The V&A's David Bowie is exhibition turned up an early handwritten lyric sheet for "Station To Station", riddled with crossings-out and amendments, and reading more like something from the Diamond Dogs album: "You look like a bomb / You smell like a ghost / You eat like the terminal girl / You escape to the bridge / But the men hurt your back / You sit and you piss dark water / You're silent but aware / You're seething but warm / You sword-play to reach our daughters / The return of the Thin White Duke / Throwing darts in lovers' eyes."

     A radical 3'40" edit was prepared by RCA for a mooted single in France, but although a few copies were pressed the single was never released, making it a prized collector's item. This edit, which omits the entire opening sequence and begins with the "Once there were mountains" section before concluding on an earlier fade, was later included among the single edits on 2010's Station To Station: Deluxe Edition, and as the B-side of 2015's picture disc of "Golden Years".

     "Station To Station" provided the opening number throughout the 1976 tour, and subsequently featured in the Stage, Serious Moonlight, Sound + Vision, summer 2000 and A Reality tours. It made a memorable contribution to Ulrich Edel's 1981 film Christiane F. Wir Kinder Vom Bahnhof Zoo, in which Bowie lip-synched to the Stage version in a concert scene filmed at Manhattan's Hurrah Club in October 1980. A cover version by The Melvins appeared on their 2013 album Everybody Loves Sausages, and in July 2016 the house band at the USA's Republican National Convention, led by sometime Bowie guitarist G E Smith, welcomed presidential nominee Donald Trump with a heroically inept rendition of Bowie's classic of cocaine psychosis and Aryan dictatorship. Who said satire was dead?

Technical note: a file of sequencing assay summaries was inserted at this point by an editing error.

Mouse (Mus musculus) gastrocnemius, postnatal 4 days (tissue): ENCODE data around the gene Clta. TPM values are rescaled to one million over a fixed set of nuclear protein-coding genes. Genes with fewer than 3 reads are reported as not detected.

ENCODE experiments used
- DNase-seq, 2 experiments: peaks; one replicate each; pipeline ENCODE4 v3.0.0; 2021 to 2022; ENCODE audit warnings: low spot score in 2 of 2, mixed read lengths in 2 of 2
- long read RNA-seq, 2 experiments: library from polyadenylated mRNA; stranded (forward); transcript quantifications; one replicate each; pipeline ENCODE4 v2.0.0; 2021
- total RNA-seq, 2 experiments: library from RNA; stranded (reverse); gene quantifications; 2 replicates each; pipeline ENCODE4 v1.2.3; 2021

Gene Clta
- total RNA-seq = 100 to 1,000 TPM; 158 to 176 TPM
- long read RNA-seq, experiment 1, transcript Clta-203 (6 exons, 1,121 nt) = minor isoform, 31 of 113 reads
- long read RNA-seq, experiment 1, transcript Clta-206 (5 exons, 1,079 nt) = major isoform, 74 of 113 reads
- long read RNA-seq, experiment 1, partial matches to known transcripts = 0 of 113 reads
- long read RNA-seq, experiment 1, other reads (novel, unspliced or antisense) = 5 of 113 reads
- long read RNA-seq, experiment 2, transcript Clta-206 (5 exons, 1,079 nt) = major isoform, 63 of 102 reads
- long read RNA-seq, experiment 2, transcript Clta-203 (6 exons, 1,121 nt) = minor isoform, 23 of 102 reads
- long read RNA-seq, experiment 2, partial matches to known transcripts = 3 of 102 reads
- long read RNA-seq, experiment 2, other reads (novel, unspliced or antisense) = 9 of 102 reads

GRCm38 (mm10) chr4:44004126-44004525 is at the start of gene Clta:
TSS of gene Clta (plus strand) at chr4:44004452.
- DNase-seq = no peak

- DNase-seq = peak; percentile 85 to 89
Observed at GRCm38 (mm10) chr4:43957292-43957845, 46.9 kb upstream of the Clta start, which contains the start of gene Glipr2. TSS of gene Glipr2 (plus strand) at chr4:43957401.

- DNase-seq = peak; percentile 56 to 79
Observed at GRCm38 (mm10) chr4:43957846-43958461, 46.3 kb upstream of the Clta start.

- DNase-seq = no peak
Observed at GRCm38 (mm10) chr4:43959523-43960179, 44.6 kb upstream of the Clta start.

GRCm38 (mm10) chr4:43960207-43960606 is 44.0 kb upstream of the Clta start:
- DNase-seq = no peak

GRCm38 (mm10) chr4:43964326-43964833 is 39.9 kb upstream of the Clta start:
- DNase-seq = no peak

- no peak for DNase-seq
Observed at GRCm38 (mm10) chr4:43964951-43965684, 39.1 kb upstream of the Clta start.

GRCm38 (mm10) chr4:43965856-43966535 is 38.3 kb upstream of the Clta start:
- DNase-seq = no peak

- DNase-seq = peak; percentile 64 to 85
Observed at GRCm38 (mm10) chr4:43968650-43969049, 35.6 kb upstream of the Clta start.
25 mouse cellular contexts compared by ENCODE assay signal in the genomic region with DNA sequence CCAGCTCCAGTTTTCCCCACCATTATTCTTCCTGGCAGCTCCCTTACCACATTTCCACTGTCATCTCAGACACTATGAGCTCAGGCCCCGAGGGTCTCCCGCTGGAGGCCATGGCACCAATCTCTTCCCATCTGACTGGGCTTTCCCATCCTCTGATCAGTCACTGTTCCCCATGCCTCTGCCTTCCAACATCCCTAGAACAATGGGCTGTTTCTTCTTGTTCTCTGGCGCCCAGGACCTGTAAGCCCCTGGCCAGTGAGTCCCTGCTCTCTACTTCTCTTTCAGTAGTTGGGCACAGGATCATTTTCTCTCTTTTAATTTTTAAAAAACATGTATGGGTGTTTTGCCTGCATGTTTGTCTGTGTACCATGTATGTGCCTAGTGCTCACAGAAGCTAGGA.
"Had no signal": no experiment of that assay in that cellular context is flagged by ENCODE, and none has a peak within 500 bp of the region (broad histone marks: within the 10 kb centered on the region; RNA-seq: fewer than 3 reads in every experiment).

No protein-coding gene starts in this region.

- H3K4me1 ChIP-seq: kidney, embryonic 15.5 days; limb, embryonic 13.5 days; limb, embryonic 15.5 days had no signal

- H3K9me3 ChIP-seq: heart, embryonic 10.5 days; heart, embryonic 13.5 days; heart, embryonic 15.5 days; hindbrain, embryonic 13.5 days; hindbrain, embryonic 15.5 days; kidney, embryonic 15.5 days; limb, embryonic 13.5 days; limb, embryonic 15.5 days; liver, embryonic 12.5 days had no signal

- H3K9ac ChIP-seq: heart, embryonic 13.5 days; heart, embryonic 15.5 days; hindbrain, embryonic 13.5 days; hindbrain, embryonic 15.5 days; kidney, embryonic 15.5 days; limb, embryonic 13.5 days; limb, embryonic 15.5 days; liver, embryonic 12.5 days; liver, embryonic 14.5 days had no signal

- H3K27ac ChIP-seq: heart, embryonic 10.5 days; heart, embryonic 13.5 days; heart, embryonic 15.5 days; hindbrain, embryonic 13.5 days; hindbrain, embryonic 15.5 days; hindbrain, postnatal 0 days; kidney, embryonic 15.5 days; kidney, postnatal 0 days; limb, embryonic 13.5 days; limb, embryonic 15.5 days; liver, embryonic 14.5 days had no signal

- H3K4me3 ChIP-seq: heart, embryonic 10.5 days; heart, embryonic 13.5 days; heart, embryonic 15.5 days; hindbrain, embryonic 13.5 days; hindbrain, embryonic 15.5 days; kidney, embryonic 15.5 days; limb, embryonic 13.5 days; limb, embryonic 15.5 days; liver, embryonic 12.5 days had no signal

• Album: Station To Station/Station To Station: Deluxe Edition (2010)

  • B-Side: July 1976

  • Bonus: Station To Station/Stage (Expanded 2005 Reissue)

  • Live: Bowie At The Beeb (Bonus Disc)/Live Nassau Coliseum '76 (included on 2010 Reissue of Station To Station)

One of Bowie's classic hybrids, "Stay" manages to be funk, soul and hard rock all at the same time, showcasing Earl Slick's lead guitar to fine effect against Station To Station's superb rhythm section. As David later acknowledged, the chord sequence is identical to that of the Young Americans out-take "John, I'm Only Dancing (Again)", with only the slightly brisker tempo of "Stay" preventing the two tracks from playing simultaneously in perfect harmony. The rhythm guitar riff, among the best on any Bowie recording, was created by Carlos Alomar who told David Buckley that the track was recorded "very much in our cocaine frenzy". It's an anxious confessional about the inscrutability of ships that pass in the night ("You can never really tell when somebody wants something you want too"), epitomising the combination of racking self-doubt and confidently stylish production found throughout the album.

     The full-length album cut became the B-side of RCA's superfluous "Suffragette City" single in the summer of 1976; in America and other territories a heavily edited 3'21" version was released as an A-side backed by an edited "Word On A Wing". The 7" edit subsequently turned up on the soundtrack album Christiane F. Wir Kinder Vom Bahnhof Zoo, and again on 2010's Station To Station: Deluxe Edition.